"Blessed are the pure in heart, for they shall see—and hear God."

Then he turned the key and led the way inside.

But apparently there were double doors, for they found themselves at first in a cupboard-like space that formed a tiny vestibule to the room itself; and here there was light enough to see that the clergyman was taking from nails on the wall two long garments like surplices, colored, so far as Spinrobin could make out, a deep red and a deep violet.

"For our protection," whispered Skale, enveloping himself in the red one, while he handed the other to his companion and helped him into it. "Wear it closely about your body until we come out." And while the secretary struggled among the folds of this cassock-like garment, that was several feet too long for his diminutive stature, the clergyman added, still with a gravity and earnestness that impressed the imagination beyond all reach of the ludicrous:

"For sound and color are intimately associated, and there are combinations of the two that can throw the spiritual body into a condition of safe receptivity, without which we should be deaf and blind even in the great Presences themselves."

Trivial details, presenting themselves in really dramatic moments, may impress the mind with extraordinary aptness. At this very moment Spinrobin's eyes noticed in the corner of wall and door a tiny spider's web, with the spider itself hanging in the center of its little net—shaking. And he has never forgotten it. It expressed pictorially exactly what he felt himself. He, too, felt that he was shaking in midair—as in the center of a web whose strands hung suspended from the very stars.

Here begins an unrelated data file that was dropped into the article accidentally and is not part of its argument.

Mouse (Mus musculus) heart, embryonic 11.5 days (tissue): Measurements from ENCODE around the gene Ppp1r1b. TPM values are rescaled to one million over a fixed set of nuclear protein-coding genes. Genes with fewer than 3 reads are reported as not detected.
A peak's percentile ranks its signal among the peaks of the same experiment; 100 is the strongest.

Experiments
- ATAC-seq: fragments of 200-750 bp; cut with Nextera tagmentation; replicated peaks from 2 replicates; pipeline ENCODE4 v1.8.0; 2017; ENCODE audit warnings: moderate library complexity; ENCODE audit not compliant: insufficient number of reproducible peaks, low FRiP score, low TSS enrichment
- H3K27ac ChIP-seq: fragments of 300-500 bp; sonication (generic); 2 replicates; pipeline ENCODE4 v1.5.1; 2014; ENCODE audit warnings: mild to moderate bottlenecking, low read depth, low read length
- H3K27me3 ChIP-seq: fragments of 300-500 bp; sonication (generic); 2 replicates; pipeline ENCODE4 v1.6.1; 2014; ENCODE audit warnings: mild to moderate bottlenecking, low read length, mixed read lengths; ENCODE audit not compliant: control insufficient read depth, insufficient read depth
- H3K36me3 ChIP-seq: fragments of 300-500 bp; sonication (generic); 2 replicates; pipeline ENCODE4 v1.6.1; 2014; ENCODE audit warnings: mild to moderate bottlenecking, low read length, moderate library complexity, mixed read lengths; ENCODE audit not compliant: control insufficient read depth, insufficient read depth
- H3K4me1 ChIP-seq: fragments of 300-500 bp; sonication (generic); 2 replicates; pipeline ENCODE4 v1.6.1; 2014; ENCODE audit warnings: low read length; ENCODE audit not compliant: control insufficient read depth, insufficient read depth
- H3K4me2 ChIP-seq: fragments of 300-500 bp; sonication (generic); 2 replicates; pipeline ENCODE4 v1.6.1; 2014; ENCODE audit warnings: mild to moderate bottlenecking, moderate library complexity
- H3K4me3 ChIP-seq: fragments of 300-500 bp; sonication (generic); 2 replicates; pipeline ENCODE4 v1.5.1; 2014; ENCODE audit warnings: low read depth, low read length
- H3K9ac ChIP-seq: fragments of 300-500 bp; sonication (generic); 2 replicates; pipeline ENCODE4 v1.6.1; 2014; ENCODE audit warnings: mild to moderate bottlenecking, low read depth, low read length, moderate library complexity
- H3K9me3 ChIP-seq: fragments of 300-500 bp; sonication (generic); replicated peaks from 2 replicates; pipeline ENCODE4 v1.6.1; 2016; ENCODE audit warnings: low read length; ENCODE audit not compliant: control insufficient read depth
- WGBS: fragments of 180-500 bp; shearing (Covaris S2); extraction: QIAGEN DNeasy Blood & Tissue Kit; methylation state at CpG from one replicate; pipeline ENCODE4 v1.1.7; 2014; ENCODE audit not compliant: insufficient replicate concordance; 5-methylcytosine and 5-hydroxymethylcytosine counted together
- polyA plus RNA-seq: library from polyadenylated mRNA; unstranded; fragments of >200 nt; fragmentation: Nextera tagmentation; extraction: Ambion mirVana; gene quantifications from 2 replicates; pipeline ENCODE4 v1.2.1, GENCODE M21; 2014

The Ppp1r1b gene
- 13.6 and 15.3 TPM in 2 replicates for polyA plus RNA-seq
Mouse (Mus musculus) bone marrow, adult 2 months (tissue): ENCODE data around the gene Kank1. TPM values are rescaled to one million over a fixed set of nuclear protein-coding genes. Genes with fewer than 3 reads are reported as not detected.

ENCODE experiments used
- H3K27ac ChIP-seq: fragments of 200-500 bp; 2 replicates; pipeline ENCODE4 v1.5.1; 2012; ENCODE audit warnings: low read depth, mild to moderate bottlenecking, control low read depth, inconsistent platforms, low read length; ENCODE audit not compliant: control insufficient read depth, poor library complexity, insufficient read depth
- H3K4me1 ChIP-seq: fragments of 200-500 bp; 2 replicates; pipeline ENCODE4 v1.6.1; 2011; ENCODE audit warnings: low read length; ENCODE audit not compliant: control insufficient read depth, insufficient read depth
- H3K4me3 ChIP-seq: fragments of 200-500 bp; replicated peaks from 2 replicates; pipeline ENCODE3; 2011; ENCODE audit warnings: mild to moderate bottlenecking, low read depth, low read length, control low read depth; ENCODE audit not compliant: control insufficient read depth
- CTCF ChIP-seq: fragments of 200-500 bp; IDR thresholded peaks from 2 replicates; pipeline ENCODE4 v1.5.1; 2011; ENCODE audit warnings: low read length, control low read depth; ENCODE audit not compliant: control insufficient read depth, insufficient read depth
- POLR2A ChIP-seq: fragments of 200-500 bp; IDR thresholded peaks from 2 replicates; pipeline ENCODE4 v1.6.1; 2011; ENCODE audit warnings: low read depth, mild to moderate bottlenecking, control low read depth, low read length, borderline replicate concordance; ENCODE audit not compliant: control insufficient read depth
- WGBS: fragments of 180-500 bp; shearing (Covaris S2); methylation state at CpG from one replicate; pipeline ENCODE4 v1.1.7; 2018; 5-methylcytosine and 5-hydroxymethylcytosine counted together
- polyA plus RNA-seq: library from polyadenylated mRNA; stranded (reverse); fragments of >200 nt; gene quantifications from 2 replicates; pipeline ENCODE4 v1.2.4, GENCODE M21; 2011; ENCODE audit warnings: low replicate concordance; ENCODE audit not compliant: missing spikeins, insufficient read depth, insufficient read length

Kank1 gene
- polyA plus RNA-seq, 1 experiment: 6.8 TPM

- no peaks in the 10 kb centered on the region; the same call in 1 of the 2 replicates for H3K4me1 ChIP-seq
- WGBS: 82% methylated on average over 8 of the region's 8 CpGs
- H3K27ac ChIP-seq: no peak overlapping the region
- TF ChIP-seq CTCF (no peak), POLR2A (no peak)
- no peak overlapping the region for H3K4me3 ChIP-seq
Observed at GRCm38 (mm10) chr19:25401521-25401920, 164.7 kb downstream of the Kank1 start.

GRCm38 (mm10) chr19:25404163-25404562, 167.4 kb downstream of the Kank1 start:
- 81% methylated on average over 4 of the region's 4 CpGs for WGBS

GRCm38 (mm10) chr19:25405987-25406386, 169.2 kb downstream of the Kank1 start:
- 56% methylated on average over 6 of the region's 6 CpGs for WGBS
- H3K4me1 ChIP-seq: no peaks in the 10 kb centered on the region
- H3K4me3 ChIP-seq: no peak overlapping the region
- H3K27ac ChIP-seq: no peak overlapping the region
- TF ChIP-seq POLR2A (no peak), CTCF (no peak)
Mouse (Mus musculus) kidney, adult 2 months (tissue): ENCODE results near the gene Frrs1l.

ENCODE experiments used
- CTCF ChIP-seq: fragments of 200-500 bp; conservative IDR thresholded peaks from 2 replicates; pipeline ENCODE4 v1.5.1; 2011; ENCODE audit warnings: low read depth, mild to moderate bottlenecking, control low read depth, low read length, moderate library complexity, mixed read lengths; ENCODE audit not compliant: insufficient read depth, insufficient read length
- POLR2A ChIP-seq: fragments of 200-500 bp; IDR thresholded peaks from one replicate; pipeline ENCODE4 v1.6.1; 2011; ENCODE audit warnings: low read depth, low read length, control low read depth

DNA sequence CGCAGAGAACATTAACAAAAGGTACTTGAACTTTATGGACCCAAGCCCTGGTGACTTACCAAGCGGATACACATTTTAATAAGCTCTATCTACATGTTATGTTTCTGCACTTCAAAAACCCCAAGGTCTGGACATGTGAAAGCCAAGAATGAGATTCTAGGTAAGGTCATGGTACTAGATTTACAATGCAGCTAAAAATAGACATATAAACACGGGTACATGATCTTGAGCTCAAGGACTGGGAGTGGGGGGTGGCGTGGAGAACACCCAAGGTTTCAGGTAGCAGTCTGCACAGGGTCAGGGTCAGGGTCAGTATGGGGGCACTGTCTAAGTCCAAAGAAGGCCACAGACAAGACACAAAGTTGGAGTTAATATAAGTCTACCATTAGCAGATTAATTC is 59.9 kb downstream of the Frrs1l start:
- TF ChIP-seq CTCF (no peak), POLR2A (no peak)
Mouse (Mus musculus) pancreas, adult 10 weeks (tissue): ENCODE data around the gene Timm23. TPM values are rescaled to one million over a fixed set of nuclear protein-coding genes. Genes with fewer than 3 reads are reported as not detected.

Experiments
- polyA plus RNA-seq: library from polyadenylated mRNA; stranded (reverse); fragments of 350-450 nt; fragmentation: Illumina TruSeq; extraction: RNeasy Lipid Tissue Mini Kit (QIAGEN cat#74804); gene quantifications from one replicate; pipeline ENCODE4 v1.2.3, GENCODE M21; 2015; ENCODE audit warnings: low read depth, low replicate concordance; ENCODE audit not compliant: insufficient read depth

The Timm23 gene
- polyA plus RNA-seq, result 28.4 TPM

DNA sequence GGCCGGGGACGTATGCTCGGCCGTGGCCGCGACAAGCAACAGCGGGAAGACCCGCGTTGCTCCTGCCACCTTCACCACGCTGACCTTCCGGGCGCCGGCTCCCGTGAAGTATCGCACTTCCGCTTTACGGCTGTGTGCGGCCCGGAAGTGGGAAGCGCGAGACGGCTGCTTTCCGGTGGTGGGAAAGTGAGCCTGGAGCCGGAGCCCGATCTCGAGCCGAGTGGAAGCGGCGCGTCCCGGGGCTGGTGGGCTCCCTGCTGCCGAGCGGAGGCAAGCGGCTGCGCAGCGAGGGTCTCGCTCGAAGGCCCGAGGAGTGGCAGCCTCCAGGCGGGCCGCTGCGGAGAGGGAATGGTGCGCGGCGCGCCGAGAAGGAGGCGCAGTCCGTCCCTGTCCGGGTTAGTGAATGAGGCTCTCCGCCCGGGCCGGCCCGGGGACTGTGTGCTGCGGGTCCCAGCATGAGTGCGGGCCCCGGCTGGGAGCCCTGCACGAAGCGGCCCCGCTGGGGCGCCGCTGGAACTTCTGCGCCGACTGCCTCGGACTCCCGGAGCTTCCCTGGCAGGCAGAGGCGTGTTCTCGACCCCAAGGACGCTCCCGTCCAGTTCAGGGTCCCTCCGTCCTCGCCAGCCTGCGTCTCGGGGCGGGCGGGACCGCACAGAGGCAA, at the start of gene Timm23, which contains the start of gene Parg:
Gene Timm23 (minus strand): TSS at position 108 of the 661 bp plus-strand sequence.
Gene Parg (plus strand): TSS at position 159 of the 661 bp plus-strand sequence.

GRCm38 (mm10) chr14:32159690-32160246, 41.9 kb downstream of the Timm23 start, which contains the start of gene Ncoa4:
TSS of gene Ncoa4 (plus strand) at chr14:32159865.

And the words, spoken in that slow deep whisper, filled the little space in which the two men stood, and somehow completed for Spinrobin the sense of stupendous things adequately approached.

Then Mr. Skale closed the outer door, shutting out the last feeble glimmer of day, at the same moment turning the handle of the portal beyond. And as they entered the darkness, Spinrobin, holding up his violet robe with one hand to prevent tripping, with the other caught hold of the tail of the flowing garment in front of him. For a second or two he stopped breathing altogether.